This novel has an utterly misleading title. Ford claimed ‘The Good Soldier’ was his publisher’s idea, as an alternative to ‘The Saddest Story’, which may not have caught the public mood, but the commercial appeal of a novel published in 1915 about a ‘good soldier’ must have been hard to resist. Why not go the whole distance and call it “Brits beat the Hun”? It would have had as much relevance.

My main reaction while reading, and on completing, this novel, was one of irritation. The fallible narrator may have been innovative for its time (was it really?) and the fractured timescale may even have seemed daring, but 100 years on these features cannot disguise the novel’s many weaknesses. The characters are spoilt, deluded, and ignorant, yet we are invited to admire them despite their manifold flaws. The narrative lacks pace and interest, and the language plods.

To take a step back, this novel tells the “saddest story” of two couples who meet on vacation in Germany. The Dowell’s are wealthy Americans on what develops into a long-extended honeymoon – having married without her parent’s permission, Florence develops a spontaneous heart condition as soon as she boards her transAtlantic liner, a condition that conveniently means she is unable ot consumate her marriage without the exercise putting her life at risk. Her husband, our narrator, relates this all with a straight face, seemingly unaware that he has been duped. They meet the soldier of the title, Edward Ashburnham, and his wife Leonara. Edward’s occupation is incidental of the events of the novel; he seems to have one of those Army positions that involve minimal amounts of soldiering. He is wealthy, but profilgate, a drinker, gambler, and womaniser. His wife detests him, but is forbidden by her Catholic faith from divorcing him, so instead devotes herself to torturing him. Deeply unhappy, Edward and Florence eventually separately kill themselves. The narrator insists to the bitter end that Edward is a good man, but the evidence to the contrary is overwhelming.

This novel is about these two unhappy marriages. At the heart of their unhappiness is, inevitably, sex. Ford is unable to address this issue directly, so he employs a wide range of euphemisms to hint at the issue:

“It was the ship’s doctor who discreetly suggested to me that I had better refrain from manifestations of affection. (83)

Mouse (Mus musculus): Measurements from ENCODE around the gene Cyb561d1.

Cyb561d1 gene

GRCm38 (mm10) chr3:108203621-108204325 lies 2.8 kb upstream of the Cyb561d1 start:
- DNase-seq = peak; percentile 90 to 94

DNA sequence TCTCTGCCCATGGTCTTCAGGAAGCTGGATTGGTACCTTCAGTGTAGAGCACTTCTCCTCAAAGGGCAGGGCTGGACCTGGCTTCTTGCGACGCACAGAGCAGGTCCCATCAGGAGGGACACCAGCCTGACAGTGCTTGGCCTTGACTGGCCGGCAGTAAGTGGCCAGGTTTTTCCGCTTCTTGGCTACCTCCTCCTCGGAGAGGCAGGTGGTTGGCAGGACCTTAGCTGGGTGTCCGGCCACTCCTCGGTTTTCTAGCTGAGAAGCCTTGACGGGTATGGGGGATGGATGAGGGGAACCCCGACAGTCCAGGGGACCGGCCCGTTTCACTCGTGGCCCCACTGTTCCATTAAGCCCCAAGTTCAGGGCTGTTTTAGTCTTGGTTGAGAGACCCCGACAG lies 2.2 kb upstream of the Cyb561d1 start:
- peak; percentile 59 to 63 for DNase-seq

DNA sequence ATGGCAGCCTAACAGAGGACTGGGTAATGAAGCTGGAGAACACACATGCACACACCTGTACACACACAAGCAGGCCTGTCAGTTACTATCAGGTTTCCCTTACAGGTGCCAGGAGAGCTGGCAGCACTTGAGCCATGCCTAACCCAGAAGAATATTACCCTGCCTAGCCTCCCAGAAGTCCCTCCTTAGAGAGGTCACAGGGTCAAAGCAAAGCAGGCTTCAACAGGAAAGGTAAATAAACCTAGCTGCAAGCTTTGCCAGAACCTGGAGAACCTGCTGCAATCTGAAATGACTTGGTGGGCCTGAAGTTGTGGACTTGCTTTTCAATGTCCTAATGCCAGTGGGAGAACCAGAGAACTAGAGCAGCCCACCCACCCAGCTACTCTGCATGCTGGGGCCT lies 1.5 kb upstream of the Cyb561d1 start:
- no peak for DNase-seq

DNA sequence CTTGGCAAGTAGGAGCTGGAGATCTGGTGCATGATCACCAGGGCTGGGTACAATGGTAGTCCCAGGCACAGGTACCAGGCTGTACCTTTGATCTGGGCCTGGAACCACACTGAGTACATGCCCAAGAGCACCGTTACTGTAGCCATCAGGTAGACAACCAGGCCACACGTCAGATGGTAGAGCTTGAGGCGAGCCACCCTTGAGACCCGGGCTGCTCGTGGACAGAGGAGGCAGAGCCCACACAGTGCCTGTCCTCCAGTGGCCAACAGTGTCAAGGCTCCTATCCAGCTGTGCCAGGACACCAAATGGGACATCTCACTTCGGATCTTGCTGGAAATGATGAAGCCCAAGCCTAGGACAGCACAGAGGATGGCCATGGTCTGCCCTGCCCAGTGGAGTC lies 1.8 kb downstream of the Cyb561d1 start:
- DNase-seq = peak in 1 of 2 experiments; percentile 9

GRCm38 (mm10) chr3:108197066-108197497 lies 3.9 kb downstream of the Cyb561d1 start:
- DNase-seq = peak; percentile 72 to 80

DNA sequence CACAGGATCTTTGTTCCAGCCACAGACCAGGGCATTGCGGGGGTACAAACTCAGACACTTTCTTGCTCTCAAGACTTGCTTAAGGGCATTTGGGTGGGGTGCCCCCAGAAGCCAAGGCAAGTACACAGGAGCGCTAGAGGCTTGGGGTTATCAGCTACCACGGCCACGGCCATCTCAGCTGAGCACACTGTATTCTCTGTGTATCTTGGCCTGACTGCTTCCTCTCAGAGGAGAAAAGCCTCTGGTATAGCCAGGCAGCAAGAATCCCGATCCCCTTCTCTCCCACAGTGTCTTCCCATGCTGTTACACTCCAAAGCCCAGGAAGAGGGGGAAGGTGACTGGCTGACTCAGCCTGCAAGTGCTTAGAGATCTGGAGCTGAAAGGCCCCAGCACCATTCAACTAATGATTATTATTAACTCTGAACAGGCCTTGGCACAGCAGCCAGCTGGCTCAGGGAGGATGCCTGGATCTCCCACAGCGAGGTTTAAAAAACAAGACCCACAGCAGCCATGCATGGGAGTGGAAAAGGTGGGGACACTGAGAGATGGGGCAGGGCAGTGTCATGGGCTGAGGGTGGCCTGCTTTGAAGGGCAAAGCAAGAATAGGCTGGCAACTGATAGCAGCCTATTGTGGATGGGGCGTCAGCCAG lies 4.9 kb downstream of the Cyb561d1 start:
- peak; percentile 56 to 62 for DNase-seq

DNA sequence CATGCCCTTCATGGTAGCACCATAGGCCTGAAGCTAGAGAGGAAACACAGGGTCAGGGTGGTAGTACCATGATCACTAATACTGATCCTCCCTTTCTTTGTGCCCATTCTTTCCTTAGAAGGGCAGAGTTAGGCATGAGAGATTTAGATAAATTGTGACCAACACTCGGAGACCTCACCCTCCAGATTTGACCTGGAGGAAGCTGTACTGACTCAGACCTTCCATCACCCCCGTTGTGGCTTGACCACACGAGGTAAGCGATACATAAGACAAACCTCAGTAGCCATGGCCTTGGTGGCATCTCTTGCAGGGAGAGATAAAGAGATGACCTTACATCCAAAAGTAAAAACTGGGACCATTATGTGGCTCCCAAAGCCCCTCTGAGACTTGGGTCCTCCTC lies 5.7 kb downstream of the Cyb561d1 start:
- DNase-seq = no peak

“I must never enter her room without knocking, or her poor little heart might flutter away to its doom” (84)

“It will give you some idea of the extraordinary naiveté of Edward Ashburnham that, at the time of his marriage and for perhaps a couple of years after, he did not really know how children are produced” (136)

“he passed the night in her bed”. (147)

“From the moment of his unfaithfulness….she never acted the part of wife to Edward.” (163)

“Watching Edward more intently and with more straining of ears that that which a cat bestows upon a bird overhead, she was aware of the progress of his passion….She was aware of it from the way in which his eyes returned to doors and gateways; she knew from his tranquilities when he had received satisfactions.” (163)
I particularly like the last of these – note the plural ‘satisfactions’.  Our narrator seems unperturbed by his wife’s machinations to avoid sex with him, hinting that this is because he may discover that she is not a virgin, and later in the novel accepts her infidelity without complaint. He is a deeply unappealing character, and is rewarded at the end of the novel with another ‘partner’ he is unable to sleep with.
‘The Good Soldier is in many ways a transitional novel, bridging the gap between the Victorian novels where sex was never mentioned, and anticipating Lawrence and the other authors who finally shrug off this constraint. He is also a modernist in his style. He adopts a very conversational style, attempting to mimic the way Dowling may have written a personal narrative were he to have existed. He anticipates any criticism of this style by explaining it thus:
“I have, I am aware, told this story in a very rambling way, so that it may be difficult for anyone to find their path through what may be sort of a maze. …I console myself with thinking that this is a real story, and that, after all, real stories are probably told best in the way a person would tell hem. They will then seem most real” (167). Apart from being rambling, Ford obviously also though that repetition was key to this conversational style. (If he is right, conversations with him would have been pretty dull!) Time and again Dowling repeats himself without variation, as for example here:
“I should marry Nancy if her reason were ever sufficiently restored to let her appreciate the meaning of the Anglican marriage service. But it is probable that her reason will never be sufficiently restored to let her appreciate the meaning of the Anglican marriage service” (212). The difference between bad writing, and deliberately bad writing to convey character is of course important, but over the course of a whole novel the point is lost. The novel also uses the technique of telling the reader the eventual fate of the characters early on, rather than leading up to this, a technique which strangely seemed quite new when Muriel Spark used it in the “Prime of Miss Jean Brodie” fifty years later, but which here simply seems confused.
One last thought: there’s very little humour in this novel, but one line did stand out, when the narrator comments on Edward’s soldiering:
“Edward ought, I suppose, to have gone to the Transvaal. It would have done him a great deal of good to get killed”. (156/7)